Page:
# How could I have the index of an array 'roll over' when incrementing?

So I have an Array with a length of 4. When I increment it by 1 and the number gets bigger than the length of the array, I'd like it to rollover.

For example:

``````current_index = 3;
current_index++;
//current_index is now 0 again

current_index = 3;
current_index += 2;
//current_index would be 1

current_index = 0;
current_index--;
//current_index would be 3
``````

I'm currently solving it with if-else like this

``````if (current_index == textviewlist.length + 1)
current_index = 0;
else if (current_index == textviewlist.length + 2)
current_index = 1;
else if (current_index == -1)
current_index = 3;
``````

But I feel like this isn't an appropriate solution, or "good" code.

Edit: I tried your suggestion, but apparently java behaves strangely with negative numbers. When I try

``````current_index = (current_index - 1) % textviewlist.length;
``````

Java takes the index "0", decreases it by 1 ("-1") and then

`````` -1 % 4 = -1
``````

I expected it to be 3, see Wolfram Alpha: -1 mod 4 But apparently the java % operator is not the same as the modulo operator?

Edit 2: I found a solution here: Best way to make Java's modulus behave like it should with negative numbers? - Stack Overflow

I can just do:

``````current_index -= 1;
current_index = (current_index % textviewlist.length + textviewlist.length)  % textviewlist.length;
``````
-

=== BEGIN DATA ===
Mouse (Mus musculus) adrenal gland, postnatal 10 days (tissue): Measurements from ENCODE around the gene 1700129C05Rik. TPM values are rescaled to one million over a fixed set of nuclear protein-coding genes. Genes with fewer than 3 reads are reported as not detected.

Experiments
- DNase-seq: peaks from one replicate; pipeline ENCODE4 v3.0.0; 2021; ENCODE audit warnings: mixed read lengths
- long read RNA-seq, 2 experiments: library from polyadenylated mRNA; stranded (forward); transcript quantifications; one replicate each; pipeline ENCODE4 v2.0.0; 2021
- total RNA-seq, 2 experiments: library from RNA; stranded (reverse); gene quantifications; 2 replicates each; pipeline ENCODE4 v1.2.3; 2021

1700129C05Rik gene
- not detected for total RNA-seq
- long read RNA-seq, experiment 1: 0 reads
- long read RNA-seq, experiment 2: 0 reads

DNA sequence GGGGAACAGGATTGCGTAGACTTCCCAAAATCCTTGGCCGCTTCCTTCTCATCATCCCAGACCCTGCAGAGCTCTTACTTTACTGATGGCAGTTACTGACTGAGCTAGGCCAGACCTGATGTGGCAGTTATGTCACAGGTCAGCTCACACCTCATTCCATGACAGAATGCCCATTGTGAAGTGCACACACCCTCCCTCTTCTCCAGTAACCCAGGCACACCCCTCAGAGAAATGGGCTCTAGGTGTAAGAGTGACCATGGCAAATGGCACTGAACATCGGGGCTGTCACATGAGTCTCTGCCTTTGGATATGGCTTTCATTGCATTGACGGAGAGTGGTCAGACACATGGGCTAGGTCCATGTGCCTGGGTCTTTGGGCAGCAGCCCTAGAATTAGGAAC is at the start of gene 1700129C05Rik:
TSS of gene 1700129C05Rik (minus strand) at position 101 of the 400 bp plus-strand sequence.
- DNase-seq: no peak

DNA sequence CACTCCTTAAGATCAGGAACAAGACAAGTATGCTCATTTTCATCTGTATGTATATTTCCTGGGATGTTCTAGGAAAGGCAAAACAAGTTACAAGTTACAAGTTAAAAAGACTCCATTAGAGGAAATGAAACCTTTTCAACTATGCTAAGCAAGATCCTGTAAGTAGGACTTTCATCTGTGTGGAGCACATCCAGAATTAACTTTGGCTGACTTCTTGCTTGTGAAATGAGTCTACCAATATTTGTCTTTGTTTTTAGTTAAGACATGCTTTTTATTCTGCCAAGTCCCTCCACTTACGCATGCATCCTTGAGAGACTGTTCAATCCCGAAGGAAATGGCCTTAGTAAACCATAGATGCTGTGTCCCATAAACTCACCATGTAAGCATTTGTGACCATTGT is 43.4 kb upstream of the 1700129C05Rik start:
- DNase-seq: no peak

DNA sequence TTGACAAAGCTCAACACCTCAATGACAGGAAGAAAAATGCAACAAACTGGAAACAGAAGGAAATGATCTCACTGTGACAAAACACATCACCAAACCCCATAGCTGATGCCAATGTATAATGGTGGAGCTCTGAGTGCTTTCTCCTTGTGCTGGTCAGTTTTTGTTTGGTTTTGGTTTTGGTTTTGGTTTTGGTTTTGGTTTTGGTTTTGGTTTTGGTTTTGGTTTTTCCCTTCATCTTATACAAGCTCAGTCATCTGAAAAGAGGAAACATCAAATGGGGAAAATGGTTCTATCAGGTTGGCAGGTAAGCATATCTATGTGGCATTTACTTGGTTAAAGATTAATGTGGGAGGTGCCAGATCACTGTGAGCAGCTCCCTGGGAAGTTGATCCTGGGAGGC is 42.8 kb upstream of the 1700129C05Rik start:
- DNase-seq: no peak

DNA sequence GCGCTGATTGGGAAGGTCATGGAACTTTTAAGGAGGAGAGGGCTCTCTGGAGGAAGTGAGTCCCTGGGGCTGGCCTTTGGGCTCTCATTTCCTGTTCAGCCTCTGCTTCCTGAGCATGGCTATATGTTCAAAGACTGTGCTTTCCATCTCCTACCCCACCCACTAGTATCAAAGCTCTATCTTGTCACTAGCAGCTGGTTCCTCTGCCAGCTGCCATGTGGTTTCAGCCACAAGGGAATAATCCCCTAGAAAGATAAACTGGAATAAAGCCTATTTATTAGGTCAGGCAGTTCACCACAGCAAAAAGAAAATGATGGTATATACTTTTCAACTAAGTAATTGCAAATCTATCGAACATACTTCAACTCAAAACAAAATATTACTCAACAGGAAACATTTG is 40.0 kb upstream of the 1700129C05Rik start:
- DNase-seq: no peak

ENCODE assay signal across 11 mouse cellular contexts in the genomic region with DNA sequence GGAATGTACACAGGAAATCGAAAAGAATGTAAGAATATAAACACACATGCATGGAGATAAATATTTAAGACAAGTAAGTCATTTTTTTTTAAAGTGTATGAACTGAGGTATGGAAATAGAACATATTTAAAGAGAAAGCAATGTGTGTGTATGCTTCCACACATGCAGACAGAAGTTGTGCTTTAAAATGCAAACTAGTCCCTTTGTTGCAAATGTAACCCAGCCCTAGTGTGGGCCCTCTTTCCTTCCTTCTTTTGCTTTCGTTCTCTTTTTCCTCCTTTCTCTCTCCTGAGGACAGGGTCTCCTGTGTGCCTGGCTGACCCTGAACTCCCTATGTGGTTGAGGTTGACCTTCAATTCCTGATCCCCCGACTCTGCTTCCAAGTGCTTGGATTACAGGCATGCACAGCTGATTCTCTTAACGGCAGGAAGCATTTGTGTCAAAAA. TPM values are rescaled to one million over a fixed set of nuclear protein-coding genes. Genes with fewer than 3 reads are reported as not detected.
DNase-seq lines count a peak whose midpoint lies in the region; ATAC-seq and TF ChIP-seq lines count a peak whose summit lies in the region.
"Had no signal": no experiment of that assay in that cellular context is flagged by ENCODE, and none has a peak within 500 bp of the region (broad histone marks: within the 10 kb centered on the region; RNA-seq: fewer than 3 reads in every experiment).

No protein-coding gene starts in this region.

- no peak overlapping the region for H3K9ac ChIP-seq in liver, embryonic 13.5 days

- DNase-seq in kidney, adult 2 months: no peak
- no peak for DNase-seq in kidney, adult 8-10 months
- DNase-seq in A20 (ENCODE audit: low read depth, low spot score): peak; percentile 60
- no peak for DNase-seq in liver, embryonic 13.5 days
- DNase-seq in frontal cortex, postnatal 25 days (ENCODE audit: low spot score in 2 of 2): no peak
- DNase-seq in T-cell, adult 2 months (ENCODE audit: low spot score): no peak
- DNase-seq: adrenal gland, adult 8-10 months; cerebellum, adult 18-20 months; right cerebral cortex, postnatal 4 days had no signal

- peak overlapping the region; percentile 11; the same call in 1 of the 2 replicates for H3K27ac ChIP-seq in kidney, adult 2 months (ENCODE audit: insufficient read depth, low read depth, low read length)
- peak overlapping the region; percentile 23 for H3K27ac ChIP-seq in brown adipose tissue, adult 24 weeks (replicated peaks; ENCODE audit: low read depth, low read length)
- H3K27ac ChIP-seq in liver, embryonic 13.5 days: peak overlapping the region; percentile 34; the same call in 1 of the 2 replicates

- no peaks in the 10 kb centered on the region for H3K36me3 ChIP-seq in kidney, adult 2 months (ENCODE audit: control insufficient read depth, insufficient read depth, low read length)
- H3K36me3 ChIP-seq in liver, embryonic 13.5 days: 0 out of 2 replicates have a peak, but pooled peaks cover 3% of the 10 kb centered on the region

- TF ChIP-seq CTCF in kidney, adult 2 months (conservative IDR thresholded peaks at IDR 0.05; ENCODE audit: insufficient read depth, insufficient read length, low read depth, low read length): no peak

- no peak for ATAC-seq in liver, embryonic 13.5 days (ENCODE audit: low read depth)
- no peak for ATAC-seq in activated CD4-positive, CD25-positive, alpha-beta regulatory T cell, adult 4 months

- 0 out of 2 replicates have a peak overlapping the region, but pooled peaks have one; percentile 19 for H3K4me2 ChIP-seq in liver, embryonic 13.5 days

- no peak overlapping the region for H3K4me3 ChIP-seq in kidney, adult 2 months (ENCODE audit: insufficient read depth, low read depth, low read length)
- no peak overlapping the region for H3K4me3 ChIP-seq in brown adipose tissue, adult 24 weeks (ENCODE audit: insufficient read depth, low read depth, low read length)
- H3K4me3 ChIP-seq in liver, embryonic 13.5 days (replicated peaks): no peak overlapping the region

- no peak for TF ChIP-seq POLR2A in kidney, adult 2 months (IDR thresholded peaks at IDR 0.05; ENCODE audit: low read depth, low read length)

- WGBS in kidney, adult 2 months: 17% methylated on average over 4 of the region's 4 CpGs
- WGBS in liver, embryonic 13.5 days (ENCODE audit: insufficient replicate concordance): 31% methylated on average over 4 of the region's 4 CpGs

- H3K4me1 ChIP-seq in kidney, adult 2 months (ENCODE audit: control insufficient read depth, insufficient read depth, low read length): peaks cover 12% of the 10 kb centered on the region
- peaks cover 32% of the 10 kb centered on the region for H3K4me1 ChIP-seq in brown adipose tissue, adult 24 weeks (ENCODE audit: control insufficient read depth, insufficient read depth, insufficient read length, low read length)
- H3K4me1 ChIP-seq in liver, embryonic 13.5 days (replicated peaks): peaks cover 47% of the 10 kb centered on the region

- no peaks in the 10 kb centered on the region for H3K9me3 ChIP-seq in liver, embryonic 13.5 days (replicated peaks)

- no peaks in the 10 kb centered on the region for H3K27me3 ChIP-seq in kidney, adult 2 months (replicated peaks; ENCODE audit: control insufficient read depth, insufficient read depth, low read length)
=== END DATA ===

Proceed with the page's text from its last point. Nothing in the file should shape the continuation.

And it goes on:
You can use mod as follows:

``````current_index = (current_index + i) % 4.
``````
-
Thank you so much, I knew I was missing something. –  Emanuel Jul 26 '11 at 7:52

Just set it to itself modulo 4 - or rather, the length of the list - after each increment.

``````current_index += 2;
current_index %= textviewlist.length;
``````

or combined:

``````current_index = (current_index + 2) % textviewlist.length;
``````

You could also do this:

``````current_index += n;
while (current_index >= textviewlist.length) {
current_index -= textviewlist.length;
}
``````

although I'd be surprised if that isn't slower than the modulo operation, especially since your list length is a power of 2.

Either way, it might be a good idea to encapsulate all this into an `increment()` function:

``````int increment(int old_index, int n) {
return (old_index + n) % textviewlist.length;
}
``````

EDIT: ah, I didn't realize you were working in Java. (I think C's modulo operator mimics the mathematical definition on negative numbers) A slight improvement on the solution you found would be

``````int increment(int old_index, int n) {
return (old_index + n + textviewlist.length) % textviewlist.length;
}
``````
-
Thank you for your answer, I really like the idea of an `increment()` function. However, what happens with negative values? I just edited my question to reflect that. –  Emanuel Jul 26 '11 at 8:15
Think I found a solution.. –  Emanuel Jul 26 '11 at 8:22

You can use the modulo operator.

``````current_index = (current_index + n) % 4;
``````
-
Thank you very much for your answer. +1 :) –  Emanuel Jul 26 '11 at 7:52
``````current_index = (current_index + n) % textviewlist.length